Deborah Vollmer appears to be a nightmare neighbor in this story from the Washington Post (via Maggie's Farm). She is absolutely hell-bent on preventing her neighbor from doing anything to their house that she would not do to it. If her neighbor's aesthetics don't match hers, she takes them to court.
“Some people may question my motives,” Vollmer said. “But what’s happening in this town, these developers, tearing down old homes. I’m standing up for my rights. . . . And then this whole thing just kind of evolved” from that...
What could possibly be driving this woman? Friend and Chevy Chase resident John Fitzgerald said that her stubborn streak has roots deep in her past. Vollmer forged her career defending the rights of those without means. And that, he said, inculcated in her a desire to protect principles until the bitter end.
What right or principle is she fighting for? The right to micro-manage her neighbor's property. Read the article, this woman seems to be a total nightmare, all because she wants everyone else's house to look exactly like hers.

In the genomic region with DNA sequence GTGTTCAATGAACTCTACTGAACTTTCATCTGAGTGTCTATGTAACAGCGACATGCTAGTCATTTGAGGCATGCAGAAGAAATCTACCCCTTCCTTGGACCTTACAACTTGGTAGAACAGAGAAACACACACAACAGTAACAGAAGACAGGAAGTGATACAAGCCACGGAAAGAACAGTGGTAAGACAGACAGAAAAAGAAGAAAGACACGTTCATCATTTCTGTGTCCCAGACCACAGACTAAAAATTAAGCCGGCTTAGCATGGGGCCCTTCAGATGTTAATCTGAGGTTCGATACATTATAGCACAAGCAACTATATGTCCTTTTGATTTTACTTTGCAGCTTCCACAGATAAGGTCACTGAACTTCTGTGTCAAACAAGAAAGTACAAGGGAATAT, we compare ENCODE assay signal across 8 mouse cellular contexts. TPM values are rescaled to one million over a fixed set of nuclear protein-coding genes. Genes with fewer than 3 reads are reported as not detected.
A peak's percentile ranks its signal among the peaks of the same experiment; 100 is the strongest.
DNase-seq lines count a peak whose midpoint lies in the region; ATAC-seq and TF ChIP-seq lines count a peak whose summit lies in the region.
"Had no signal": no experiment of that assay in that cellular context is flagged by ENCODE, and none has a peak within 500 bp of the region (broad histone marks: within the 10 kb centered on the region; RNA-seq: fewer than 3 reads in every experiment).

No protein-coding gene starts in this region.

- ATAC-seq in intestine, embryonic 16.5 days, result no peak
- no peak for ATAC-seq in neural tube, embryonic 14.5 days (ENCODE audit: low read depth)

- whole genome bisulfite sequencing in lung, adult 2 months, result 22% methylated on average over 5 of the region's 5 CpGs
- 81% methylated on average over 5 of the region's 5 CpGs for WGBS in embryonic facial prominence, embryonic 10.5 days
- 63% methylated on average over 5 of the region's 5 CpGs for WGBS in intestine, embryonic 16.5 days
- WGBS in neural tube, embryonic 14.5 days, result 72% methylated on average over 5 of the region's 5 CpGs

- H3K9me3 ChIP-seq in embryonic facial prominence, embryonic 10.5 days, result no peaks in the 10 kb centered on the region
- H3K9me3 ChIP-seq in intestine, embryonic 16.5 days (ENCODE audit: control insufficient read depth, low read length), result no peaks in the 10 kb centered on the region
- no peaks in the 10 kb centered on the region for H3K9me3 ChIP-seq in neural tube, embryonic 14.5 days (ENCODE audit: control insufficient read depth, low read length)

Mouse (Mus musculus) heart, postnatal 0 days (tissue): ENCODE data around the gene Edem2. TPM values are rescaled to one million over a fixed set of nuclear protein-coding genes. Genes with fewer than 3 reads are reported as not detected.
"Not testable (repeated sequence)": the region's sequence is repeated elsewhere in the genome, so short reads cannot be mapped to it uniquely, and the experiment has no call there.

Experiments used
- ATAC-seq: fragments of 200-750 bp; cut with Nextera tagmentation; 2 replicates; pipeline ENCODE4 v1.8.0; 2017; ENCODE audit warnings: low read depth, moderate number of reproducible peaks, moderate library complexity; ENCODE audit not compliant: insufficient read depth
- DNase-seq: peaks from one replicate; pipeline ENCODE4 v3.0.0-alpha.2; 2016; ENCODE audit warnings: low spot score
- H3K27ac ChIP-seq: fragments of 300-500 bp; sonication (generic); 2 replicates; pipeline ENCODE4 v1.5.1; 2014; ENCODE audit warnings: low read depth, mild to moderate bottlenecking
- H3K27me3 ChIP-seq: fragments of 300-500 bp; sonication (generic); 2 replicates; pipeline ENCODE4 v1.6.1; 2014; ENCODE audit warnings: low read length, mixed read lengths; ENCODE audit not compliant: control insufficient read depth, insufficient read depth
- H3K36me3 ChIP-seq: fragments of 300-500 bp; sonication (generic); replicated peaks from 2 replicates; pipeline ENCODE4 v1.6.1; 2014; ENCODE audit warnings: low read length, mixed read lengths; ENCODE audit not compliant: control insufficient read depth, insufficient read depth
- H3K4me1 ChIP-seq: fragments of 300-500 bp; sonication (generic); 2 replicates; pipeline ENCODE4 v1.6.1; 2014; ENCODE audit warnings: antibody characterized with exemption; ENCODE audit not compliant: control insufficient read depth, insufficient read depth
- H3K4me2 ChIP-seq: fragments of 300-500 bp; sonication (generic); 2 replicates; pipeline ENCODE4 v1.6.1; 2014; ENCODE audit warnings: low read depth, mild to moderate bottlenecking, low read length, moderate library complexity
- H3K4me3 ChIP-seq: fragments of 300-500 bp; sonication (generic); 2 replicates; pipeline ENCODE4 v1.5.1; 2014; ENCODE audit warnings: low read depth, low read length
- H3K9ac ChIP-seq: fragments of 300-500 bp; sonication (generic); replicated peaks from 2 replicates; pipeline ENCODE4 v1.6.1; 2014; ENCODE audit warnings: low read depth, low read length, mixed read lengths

She should move to California. She would fit right in. She would be a perfect candidate to sit on the California Coastal Commission, for example.
We have a sort-of similar fight brewing here in Phoenix where a few local residents were trying to prevent another resident from tearing down and rebuilding his tired old house, which happened to have been designed by Frank Lloyd Wright's studios. I appreciate Mr. Wright's work, but also know he designed some unlivable crap. He was an artist, experimenting, and sometimes the experiments were not great. He was also a businessman, always short of money, and sometimes his projects did not get his full artistic attention. In my view, this was such a house.
I have the same answer for Ms. Vollmer that I do for those Wright house enthusiasts -- if you want to control a piece of property, buy it. If you don't have the money, encourage other people to chip in. But if you can't get enough people who similarly value your vision for the property to fund its acquisition, don't take the shortcut of using your influence with the government to impose the cost on taxpayers, or worse, on the individual property holder.